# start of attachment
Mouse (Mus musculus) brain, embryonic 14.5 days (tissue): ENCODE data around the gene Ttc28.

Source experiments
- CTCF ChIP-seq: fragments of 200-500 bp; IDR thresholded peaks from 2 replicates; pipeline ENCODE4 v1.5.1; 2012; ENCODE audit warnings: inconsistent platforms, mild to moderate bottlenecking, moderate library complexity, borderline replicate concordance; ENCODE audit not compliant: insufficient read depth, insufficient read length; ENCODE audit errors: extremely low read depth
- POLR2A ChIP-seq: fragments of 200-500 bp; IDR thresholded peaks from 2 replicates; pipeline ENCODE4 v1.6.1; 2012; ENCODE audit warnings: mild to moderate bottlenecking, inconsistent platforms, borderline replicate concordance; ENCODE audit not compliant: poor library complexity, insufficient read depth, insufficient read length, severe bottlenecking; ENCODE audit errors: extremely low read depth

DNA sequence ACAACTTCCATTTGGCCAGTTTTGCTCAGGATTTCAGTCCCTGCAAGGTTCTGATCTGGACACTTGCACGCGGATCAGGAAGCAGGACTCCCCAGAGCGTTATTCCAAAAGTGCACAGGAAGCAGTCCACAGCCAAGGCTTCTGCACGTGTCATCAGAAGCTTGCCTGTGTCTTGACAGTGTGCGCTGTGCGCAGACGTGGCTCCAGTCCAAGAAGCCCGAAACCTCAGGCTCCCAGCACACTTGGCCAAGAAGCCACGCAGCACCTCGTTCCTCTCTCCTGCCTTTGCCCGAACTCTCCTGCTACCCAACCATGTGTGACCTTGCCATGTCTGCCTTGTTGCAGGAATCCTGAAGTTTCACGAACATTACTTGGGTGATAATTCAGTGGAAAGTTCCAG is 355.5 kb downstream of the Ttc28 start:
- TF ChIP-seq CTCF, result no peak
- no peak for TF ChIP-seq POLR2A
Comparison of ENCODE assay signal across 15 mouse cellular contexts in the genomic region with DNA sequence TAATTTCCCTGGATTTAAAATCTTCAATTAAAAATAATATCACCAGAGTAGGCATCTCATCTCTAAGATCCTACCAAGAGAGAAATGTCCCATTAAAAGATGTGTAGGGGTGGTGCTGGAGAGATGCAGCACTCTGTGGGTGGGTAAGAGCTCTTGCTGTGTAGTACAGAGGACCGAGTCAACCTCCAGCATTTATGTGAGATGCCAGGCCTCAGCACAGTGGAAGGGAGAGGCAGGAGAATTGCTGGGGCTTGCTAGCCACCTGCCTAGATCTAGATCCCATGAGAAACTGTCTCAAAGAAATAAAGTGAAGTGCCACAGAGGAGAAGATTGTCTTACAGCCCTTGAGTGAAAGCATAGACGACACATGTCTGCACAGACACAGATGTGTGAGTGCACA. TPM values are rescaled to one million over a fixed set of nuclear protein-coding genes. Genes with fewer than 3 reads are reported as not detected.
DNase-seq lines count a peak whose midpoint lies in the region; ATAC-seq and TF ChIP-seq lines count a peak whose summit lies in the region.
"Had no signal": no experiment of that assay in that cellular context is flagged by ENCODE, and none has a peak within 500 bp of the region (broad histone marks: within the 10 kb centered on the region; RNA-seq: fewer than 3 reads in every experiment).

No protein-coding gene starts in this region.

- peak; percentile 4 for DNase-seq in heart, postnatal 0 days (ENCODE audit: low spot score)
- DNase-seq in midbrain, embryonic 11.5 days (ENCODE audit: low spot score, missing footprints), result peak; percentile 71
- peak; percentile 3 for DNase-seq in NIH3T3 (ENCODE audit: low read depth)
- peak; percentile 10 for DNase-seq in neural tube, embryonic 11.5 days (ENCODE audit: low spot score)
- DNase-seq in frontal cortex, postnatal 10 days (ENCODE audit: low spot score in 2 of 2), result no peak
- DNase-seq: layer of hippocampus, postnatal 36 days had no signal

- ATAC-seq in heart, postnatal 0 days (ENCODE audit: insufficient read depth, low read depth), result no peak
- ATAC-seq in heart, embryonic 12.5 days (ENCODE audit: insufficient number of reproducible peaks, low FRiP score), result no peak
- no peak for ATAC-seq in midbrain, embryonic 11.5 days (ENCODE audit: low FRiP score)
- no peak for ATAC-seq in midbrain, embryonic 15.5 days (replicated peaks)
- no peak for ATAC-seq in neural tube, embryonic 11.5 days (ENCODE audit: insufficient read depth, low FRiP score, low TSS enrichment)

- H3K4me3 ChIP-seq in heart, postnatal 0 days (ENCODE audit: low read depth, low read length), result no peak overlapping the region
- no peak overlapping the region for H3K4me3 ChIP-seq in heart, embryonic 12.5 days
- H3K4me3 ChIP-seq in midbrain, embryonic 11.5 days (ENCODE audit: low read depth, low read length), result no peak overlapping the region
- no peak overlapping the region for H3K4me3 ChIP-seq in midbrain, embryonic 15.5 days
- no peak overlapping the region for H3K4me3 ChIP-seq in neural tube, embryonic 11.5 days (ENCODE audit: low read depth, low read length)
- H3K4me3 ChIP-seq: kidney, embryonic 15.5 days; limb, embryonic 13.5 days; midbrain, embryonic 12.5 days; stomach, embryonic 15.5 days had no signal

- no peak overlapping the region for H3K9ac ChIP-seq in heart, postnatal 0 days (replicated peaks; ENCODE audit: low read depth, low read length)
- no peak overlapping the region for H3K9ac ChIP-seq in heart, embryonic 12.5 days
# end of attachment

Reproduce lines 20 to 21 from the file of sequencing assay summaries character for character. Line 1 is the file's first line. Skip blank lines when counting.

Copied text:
- no peak for ATAC-seq in midbrain, embryonic 11.5 days (ENCODE audit: low FRiP score)
- no peak for ATAC-seq in midbrain, embryonic 15.5 days (replicated peaks)